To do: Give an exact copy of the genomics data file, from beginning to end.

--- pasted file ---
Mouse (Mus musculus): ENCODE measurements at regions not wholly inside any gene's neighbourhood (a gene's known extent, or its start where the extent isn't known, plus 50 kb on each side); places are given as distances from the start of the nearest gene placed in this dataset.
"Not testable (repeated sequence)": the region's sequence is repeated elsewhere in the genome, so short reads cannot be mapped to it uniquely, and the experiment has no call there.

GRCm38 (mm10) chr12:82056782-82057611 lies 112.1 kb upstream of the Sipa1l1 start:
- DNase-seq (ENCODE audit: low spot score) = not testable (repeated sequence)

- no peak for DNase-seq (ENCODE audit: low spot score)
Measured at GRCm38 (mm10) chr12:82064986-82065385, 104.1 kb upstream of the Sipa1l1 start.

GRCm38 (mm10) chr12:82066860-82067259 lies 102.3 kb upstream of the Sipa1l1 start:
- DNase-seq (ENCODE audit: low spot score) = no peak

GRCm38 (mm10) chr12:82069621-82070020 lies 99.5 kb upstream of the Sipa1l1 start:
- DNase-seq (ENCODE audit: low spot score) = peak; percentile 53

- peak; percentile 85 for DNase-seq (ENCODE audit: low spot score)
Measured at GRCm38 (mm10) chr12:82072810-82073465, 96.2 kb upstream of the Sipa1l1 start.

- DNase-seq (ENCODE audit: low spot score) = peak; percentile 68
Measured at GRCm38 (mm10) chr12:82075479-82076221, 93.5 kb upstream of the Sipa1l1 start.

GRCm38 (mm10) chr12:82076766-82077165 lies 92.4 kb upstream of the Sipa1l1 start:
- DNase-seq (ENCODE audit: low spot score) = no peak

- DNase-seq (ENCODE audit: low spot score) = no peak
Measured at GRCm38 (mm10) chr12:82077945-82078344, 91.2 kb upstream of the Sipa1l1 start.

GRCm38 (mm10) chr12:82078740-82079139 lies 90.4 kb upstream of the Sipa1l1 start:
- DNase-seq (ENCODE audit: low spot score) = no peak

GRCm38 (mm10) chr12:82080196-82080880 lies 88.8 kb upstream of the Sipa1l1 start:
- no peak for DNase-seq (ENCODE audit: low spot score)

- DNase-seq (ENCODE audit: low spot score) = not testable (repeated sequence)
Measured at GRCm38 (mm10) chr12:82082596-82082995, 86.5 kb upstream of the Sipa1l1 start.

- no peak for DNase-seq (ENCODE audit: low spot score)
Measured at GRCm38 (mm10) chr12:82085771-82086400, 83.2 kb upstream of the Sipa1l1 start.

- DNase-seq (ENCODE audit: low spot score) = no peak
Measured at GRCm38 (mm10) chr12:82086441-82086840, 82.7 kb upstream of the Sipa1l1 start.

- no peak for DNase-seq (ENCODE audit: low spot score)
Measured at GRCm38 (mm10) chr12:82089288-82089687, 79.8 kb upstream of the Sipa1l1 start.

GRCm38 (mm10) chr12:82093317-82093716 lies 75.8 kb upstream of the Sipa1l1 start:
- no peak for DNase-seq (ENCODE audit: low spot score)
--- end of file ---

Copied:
Mouse (Mus musculus): ENCODE measurements at regions not wholly inside any gene's neighbourhood (a gene's known extent, or its start where the extent isn't known, plus 50 kb on each side); places are given as distances from the start of the nearest gene placed in this dataset.
"Not testable (repeated sequence)": the region's sequence is repeated elsewhere in the genome, so short reads cannot be mapped to it uniquely, and the experiment has no call there.

GRCm38 (mm10) chr12:82056782-82057611 lies 112.1 kb upstream of the Sipa1l1 start:
- DNase-seq (ENCODE audit: low spot score) = not testable (repeated sequence)

- no peak for DNase-seq (ENCODE audit: low spot score)
Measured at GRCm38 (mm10) chr12:82064986-82065385, 104.1 kb upstream of the Sipa1l1 start.

GRCm38 (mm10) chr12:82066860-82067259 lies 102.3 kb upstream of the Sipa1l1 start:
- DNase-seq (ENCODE audit: low spot score) = no peak

GRCm38 (mm10) chr12:82069621-82070020 lies 99.5 kb upstream of the Sipa1l1 start:
- DNase-seq (ENCODE audit: low spot score) = peak; percentile 53

- peak; percentile 85 for DNase-seq (ENCODE audit: low spot score)
Measured at GRCm38 (mm10) chr12:82072810-82073465, 96.2 kb upstream of the Sipa1l1 start.

- DNase-seq (ENCODE audit: low spot score) = peak; percentile 68
Measured at GRCm38 (mm10) chr12:82075479-82076221, 93.5 kb upstream of the Sipa1l1 start.

GRCm38 (mm10) chr12:82076766-82077165 lies 92.4 kb upstream of the Sipa1l1 start:
- DNase-seq (ENCODE audit: low spot score) = no peak

- DNase-seq (ENCODE audit: low spot score) = no peak
Measured at GRCm38 (mm10) chr12:82077945-82078344, 91.2 kb upstream of the Sipa1l1 start.

GRCm38 (mm10) chr12:82078740-82079139 lies 90.4 kb upstream of the Sipa1l1 start:
- DNase-seq (ENCODE audit: low spot score) = no peak

GRCm38 (mm10) chr12:82080196-82080880 lies 88.8 kb upstream of the Sipa1l1 start:
- no peak for DNase-seq (ENCODE audit: low spot score)

- DNase-seq (ENCODE audit: low spot score) = not testable (repeated sequence)
Measured at GRCm38 (mm10) chr12:82082596-82082995, 86.5 kb upstream of the Sipa1l1 start.

- no peak for DNase-seq (ENCODE audit: low spot score)
Measured at GRCm38 (mm10) chr12:82085771-82086400, 83.2 kb upstream of the Sipa1l1 start.

- DNase-seq (ENCODE audit: low spot score) = no peak
Measured at GRCm38 (mm10) chr12:82086441-82086840, 82.7 kb upstream of the Sipa1l1 start.

- no peak for DNase-seq (ENCODE audit: low spot score)
Measured at GRCm38 (mm10) chr12:82089288-82089687, 79.8 kb upstream of the Sipa1l1 start.

GRCm38 (mm10) chr12:82093317-82093716 lies 75.8 kb upstream of the Sipa1l1 start:
- no peak for DNase-seq (ENCODE audit: low spot score)